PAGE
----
I think my internal jury is still out. But I do know that it's an incredibly elegant piece of incredibly compelling story-telling. It made me cry - repeatedly. Always my benchmark for great 'art'. So maybe that makes me a terrible person for 'supporting' such storytelling. I suspect I'll be damned for worse on judgement day.

Labels: , ,

Friday, April 21, 2017

Tee hee.

We're live.
How can it be that I get to the age of 41, liking all that I like, and I haven't (hadn't) seen Tom Stoppard's classic Rosencrantz and Guildenstern are dead? I'm ashamed to say that what finally lured me in was not a feted production or a remarkable retelling - but instead, Daniel Radcliffe. (And Ross who saw it for real in London and spoke highly of it.)

But I'm so very glad I did. The Old Vic's retelling of it struck this newcomer as pitch perfect. It looked gorgeous - interestingly seamless which makes sense when you clock that the clever Anna Fleischle designed both set and costumes. 

The acting was exquisite. I loved the languid Hamlet and the histrionic but beautifully dressed Ophelia. The players were picturesque and dissolute and delivered a finely laconic jazz that, despite costuming, wasn't remotely Elizabethan. The Player was wondrous. David Haig had a wonderful pathos and bathos as the sinister, soft-hearted but iron-willed puppet master. (The final tableau was just exquisitely wickedly lovely.)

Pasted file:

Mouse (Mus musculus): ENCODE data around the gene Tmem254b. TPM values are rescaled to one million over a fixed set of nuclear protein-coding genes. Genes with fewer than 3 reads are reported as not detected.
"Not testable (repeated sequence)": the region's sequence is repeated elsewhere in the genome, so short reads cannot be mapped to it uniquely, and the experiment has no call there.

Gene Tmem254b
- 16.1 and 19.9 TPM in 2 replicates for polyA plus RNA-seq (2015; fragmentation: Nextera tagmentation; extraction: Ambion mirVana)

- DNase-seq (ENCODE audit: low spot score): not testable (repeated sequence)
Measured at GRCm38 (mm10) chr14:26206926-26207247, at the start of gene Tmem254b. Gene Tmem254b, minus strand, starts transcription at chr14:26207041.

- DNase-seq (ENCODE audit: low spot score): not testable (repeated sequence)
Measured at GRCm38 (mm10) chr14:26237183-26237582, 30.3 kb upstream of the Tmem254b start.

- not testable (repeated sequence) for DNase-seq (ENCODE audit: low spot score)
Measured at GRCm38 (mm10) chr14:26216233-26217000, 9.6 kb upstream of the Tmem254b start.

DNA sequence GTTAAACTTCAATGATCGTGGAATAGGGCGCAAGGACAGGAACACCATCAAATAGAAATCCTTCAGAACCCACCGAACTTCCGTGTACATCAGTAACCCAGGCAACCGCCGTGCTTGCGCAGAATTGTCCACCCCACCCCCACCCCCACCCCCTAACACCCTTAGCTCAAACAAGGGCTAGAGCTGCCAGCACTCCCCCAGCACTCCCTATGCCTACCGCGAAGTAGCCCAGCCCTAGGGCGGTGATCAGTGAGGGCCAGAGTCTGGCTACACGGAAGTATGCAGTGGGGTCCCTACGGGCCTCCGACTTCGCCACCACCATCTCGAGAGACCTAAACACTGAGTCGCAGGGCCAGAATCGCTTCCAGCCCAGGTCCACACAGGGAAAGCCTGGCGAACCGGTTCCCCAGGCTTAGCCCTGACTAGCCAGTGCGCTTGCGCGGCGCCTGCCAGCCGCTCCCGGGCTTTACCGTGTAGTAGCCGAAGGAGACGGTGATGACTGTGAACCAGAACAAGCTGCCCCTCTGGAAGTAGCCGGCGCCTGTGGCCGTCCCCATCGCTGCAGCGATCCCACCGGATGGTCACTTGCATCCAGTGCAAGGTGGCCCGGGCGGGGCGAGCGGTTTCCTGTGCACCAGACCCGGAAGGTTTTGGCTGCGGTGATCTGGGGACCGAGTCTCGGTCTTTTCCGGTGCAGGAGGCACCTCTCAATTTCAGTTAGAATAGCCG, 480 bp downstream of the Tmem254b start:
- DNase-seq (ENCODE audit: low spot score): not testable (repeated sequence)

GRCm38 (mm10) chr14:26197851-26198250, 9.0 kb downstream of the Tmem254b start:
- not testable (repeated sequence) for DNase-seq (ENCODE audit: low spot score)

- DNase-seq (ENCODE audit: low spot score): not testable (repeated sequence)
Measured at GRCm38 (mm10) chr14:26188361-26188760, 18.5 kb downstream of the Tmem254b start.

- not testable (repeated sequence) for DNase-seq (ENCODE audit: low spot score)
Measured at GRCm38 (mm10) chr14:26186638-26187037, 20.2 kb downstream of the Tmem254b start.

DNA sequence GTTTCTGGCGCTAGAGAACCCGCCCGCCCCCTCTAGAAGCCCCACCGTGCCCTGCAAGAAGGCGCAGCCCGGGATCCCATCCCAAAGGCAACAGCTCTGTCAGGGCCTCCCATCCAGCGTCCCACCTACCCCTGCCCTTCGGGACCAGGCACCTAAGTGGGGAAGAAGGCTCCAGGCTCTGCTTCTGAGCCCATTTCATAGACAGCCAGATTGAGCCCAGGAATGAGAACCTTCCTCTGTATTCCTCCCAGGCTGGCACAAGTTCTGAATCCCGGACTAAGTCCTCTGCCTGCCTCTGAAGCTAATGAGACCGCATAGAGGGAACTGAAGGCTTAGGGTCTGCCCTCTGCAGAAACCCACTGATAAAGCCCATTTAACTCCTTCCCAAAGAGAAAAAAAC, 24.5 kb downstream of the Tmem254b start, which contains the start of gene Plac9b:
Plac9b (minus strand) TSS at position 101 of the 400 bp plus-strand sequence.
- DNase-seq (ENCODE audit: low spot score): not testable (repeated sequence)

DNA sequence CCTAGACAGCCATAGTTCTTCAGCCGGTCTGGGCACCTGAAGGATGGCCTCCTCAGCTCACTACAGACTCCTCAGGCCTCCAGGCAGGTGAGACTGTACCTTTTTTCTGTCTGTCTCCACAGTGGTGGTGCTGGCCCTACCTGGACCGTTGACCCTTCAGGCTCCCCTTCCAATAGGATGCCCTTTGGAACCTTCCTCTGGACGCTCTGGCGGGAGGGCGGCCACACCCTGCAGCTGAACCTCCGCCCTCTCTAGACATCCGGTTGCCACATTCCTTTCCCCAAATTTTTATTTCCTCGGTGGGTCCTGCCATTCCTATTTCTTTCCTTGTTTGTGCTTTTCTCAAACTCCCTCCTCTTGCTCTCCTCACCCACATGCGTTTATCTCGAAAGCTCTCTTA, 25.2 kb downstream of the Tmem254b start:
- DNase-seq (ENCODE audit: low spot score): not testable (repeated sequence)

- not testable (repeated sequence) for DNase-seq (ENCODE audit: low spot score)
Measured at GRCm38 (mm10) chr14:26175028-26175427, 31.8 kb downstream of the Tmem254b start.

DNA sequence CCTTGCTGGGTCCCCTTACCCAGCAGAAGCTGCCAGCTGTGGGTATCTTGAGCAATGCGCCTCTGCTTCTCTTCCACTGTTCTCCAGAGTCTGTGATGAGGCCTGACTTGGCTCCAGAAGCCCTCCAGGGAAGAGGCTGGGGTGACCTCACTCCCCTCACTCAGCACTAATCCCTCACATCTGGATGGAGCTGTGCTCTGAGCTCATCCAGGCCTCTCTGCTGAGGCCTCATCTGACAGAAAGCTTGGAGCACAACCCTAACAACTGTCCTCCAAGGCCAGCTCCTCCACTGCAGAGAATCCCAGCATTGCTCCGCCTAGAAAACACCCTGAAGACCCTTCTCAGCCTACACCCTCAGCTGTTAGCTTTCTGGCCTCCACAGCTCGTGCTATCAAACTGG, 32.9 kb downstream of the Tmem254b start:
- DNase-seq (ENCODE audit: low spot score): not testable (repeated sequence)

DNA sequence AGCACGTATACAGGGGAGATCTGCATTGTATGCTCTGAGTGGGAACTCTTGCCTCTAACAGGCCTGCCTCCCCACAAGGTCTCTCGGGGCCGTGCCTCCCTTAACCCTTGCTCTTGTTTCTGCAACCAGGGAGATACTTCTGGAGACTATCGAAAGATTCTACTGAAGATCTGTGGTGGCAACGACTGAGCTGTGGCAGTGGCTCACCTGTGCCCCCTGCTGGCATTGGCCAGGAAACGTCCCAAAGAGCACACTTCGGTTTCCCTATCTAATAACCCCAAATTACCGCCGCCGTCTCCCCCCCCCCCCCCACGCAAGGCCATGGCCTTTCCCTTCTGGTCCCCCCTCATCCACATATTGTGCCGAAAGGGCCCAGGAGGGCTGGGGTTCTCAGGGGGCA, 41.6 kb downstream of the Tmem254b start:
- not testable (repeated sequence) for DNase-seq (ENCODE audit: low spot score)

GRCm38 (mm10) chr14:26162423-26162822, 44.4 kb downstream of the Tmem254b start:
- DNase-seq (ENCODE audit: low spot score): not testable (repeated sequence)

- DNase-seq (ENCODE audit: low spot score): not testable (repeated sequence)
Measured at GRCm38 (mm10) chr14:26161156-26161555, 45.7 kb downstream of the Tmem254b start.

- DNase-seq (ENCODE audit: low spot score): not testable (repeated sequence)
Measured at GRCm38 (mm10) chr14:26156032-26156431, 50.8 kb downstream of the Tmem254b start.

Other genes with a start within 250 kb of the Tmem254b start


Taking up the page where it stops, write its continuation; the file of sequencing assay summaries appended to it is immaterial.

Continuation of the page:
Joshua McGuire was a labrador puppy of Guildensterns. And I lost my heart to real-life Daniel Radcliffe in Equus in London some years ago (TEN years ago to my total and utter horror) but he continues to prove that he's as fine a feeling actor as a technical actor in this film of a real-life play. Based on my brief brush with it, it strikes me that it would be easy to play Rosencrantz as oafish but he wasn't. He was just a little confused but so was I - so that was ok.

Gorgeous, accomplished, aplomb-ish  production aside, the script is oh my life how have I gone all my days not knowing this script and having seen this script, what on earth am I thinking when I think that I should ever bother picking up a metaphorical pen in the first place-ish. What a script. I wonder whether he had the idea first and then chose Hamlet or chose Hamlet and then constructed the idea. I can scarcely piece together what I think all the fragments and witticisms and insights and intelligences might mean. (We're just puppets. That's not quite right. We're just a bit pointless is maybe closer to it.) But I don't know that I care because it will lurk in the corners of my head for days to come now and isn't that just exactly what you want a piece of theatre to do?